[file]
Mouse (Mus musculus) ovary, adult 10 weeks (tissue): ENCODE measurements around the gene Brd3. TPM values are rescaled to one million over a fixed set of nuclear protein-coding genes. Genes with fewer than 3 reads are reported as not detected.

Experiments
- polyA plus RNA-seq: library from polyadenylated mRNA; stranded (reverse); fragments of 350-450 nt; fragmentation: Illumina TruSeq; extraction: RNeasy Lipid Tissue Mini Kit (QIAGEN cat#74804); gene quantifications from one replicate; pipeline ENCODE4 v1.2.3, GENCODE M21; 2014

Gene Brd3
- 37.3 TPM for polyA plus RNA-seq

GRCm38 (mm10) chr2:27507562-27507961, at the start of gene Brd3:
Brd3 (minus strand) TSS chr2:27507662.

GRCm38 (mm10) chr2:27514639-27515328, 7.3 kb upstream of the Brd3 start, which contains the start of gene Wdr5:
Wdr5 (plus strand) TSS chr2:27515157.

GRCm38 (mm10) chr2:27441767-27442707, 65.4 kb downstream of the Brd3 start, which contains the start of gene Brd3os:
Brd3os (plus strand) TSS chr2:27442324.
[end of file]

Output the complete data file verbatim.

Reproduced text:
Mouse (Mus musculus) ovary, adult 10 weeks (tissue): ENCODE measurements around the gene Brd3. TPM values are rescaled to one million over a fixed set of nuclear protein-coding genes. Genes with fewer than 3 reads are reported as not detected.

Experiments
- polyA plus RNA-seq: library from polyadenylated mRNA; stranded (reverse); fragments of 350-450 nt; fragmentation: Illumina TruSeq; extraction: RNeasy Lipid Tissue Mini Kit (QIAGEN cat#74804); gene quantifications from one replicate; pipeline ENCODE4 v1.2.3, GENCODE M21; 2014

Gene Brd3
- 37.3 TPM for polyA plus RNA-seq

GRCm38 (mm10) chr2:27507562-27507961, at the start of gene Brd3:
Brd3 (minus strand) TSS chr2:27507662.

GRCm38 (mm10) chr2:27514639-27515328, 7.3 kb upstream of the Brd3 start, which contains the start of gene Wdr5:
Wdr5 (plus strand) TSS chr2:27515157.

GRCm38 (mm10) chr2:27441767-27442707, 65.4 kb downstream of the Brd3 start, which contains the start of gene Brd3os:
Brd3os (plus strand) TSS chr2:27442324.